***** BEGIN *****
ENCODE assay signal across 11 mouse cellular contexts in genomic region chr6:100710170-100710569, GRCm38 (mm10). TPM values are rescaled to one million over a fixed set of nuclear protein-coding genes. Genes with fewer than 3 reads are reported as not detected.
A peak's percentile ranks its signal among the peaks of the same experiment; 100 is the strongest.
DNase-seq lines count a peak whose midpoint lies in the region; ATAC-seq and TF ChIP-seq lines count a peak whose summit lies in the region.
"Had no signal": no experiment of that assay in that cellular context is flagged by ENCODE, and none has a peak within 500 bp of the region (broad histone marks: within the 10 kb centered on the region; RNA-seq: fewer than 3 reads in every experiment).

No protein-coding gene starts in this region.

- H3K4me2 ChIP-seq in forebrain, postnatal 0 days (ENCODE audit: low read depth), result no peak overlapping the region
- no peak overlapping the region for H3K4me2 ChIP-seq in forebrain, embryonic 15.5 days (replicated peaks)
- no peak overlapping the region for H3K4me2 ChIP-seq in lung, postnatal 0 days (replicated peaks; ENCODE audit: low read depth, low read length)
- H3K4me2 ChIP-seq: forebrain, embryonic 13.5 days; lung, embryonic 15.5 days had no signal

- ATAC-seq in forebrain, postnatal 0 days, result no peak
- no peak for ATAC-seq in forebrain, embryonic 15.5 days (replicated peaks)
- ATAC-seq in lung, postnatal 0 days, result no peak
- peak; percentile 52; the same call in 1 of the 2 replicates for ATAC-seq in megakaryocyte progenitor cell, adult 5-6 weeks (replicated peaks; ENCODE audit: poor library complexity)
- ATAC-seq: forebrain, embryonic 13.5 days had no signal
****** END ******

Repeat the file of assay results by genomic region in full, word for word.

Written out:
ENCODE assay signal across 11 mouse cellular contexts in genomic region chr6:100710170-100710569, GRCm38 (mm10). TPM values are rescaled to one million over a fixed set of nuclear protein-coding genes. Genes with fewer than 3 reads are reported as not detected.
A peak's percentile ranks its signal among the peaks of the same experiment; 100 is the strongest.
DNase-seq lines count a peak whose midpoint lies in the region; ATAC-seq and TF ChIP-seq lines count a peak whose summit lies in the region.
"Had no signal": no experiment of that assay in that cellular context is flagged by ENCODE, and none has a peak within 500 bp of the region (broad histone marks: within the 10 kb centered on the region; RNA-seq: fewer than 3 reads in every experiment).

No protein-coding gene starts in this region.

- H3K4me2 ChIP-seq in forebrain, postnatal 0 days (ENCODE audit: low read depth), result no peak overlapping the region
- no peak overlapping the region for H3K4me2 ChIP-seq in forebrain, embryonic 15.5 days (replicated peaks)
- no peak overlapping the region for H3K4me2 ChIP-seq in lung, postnatal 0 days (replicated peaks; ENCODE audit: low read depth, low read length)
- H3K4me2 ChIP-seq: forebrain, embryonic 13.5 days; lung, embryonic 15.5 days had no signal

- ATAC-seq in forebrain, postnatal 0 days, result no peak
- no peak for ATAC-seq in forebrain, embryonic 15.5 days (replicated peaks)
- ATAC-seq in lung, postnatal 0 days, result no peak
- peak; percentile 52; the same call in 1 of the 2 replicates for ATAC-seq in megakaryocyte progenitor cell, adult 5-6 weeks (replicated peaks; ENCODE audit: poor library complexity)
- ATAC-seq: forebrain, embryonic 13.5 days had no signal